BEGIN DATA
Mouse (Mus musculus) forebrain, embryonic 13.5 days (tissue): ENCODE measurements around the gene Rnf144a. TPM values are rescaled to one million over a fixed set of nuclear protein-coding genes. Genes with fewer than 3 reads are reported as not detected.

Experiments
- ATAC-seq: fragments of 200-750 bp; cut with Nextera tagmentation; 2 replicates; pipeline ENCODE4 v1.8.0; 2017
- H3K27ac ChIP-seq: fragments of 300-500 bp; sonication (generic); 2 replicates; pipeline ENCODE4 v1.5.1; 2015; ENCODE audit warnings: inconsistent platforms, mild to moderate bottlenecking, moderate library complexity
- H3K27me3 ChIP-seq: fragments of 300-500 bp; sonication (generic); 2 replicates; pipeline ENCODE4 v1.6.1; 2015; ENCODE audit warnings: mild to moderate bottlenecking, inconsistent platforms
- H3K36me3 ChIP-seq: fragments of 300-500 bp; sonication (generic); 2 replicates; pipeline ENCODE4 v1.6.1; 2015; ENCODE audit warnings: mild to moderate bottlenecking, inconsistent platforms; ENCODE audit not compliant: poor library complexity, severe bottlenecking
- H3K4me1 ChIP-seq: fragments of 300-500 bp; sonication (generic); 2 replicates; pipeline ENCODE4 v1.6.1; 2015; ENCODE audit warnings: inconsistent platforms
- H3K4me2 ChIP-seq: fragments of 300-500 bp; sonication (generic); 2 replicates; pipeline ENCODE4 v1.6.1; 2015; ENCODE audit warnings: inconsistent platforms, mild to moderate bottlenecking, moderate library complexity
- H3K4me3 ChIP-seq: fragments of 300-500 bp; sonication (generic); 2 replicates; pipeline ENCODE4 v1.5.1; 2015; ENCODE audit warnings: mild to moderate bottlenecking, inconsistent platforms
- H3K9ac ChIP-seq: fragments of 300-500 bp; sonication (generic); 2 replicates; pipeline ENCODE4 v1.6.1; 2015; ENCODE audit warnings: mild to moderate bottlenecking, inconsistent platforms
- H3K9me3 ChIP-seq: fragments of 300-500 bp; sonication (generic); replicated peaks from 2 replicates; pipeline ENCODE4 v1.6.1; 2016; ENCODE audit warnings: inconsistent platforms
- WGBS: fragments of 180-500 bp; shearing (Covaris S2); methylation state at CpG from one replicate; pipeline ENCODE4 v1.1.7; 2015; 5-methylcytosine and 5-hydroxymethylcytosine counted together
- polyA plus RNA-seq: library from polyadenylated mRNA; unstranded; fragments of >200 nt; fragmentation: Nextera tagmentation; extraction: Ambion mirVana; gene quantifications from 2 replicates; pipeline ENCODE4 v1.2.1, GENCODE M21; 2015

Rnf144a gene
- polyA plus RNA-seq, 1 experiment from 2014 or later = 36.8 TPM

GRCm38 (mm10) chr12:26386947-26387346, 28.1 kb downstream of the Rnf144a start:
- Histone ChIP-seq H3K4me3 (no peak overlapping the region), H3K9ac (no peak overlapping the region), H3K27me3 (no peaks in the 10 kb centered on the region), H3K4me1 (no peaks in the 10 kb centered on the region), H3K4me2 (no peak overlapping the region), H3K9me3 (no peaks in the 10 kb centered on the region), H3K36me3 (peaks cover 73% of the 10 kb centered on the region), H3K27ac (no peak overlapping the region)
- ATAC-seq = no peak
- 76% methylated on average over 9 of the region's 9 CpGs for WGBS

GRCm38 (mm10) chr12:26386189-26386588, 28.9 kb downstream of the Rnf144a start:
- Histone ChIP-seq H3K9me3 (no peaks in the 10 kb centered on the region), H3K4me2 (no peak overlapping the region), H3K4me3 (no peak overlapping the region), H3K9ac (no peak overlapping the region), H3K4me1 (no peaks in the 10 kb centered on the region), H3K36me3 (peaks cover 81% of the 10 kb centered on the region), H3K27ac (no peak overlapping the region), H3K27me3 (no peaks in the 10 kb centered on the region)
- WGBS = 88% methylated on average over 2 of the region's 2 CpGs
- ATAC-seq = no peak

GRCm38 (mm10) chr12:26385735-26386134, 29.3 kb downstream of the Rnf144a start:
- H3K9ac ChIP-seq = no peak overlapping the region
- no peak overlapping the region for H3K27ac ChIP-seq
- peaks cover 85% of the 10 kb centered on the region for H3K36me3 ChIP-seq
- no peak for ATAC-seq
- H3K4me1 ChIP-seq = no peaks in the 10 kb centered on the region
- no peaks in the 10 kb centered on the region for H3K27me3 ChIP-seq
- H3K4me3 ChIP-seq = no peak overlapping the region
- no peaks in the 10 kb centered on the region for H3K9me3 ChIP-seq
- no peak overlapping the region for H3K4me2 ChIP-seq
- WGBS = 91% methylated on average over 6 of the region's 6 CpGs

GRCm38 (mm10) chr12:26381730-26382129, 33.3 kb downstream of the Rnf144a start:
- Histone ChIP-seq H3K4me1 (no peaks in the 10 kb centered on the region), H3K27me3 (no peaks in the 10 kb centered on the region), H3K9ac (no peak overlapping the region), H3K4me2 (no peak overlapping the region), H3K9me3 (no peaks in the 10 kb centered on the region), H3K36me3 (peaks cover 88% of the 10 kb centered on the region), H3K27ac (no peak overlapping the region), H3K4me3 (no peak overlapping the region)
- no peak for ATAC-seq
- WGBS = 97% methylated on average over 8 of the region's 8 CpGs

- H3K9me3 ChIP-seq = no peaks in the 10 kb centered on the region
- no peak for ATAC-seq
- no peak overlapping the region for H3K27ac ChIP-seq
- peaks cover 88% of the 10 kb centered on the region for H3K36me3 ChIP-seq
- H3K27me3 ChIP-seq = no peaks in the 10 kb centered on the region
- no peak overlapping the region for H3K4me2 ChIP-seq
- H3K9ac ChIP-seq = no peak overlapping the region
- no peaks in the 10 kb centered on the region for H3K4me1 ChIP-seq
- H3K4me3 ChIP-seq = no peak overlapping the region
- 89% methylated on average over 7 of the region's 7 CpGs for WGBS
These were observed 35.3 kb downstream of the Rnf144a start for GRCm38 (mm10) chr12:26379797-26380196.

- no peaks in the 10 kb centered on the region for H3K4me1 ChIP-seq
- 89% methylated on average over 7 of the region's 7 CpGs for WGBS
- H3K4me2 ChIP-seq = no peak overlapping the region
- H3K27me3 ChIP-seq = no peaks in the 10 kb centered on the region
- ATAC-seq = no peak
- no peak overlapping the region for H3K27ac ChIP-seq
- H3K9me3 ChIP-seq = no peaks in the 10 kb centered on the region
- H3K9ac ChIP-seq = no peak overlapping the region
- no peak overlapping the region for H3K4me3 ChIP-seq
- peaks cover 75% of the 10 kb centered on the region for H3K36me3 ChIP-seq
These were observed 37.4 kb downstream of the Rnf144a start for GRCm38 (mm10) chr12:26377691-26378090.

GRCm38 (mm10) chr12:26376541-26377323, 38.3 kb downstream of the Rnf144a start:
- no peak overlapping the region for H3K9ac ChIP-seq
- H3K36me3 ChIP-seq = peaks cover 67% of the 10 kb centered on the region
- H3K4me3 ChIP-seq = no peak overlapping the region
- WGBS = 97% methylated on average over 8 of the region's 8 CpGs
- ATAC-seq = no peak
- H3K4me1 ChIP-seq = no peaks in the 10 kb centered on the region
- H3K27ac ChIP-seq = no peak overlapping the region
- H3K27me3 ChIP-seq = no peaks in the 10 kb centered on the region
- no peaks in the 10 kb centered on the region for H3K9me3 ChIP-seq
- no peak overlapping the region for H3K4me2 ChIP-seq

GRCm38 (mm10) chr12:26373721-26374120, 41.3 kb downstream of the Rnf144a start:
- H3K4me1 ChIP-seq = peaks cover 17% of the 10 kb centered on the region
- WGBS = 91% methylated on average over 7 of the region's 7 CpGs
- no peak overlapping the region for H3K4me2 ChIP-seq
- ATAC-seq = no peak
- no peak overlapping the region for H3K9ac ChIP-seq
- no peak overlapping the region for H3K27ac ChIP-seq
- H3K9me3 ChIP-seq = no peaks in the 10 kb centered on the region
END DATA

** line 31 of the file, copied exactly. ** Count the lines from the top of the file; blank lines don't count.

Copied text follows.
- H3K4me3 ChIP-seq = no peak overlapping the region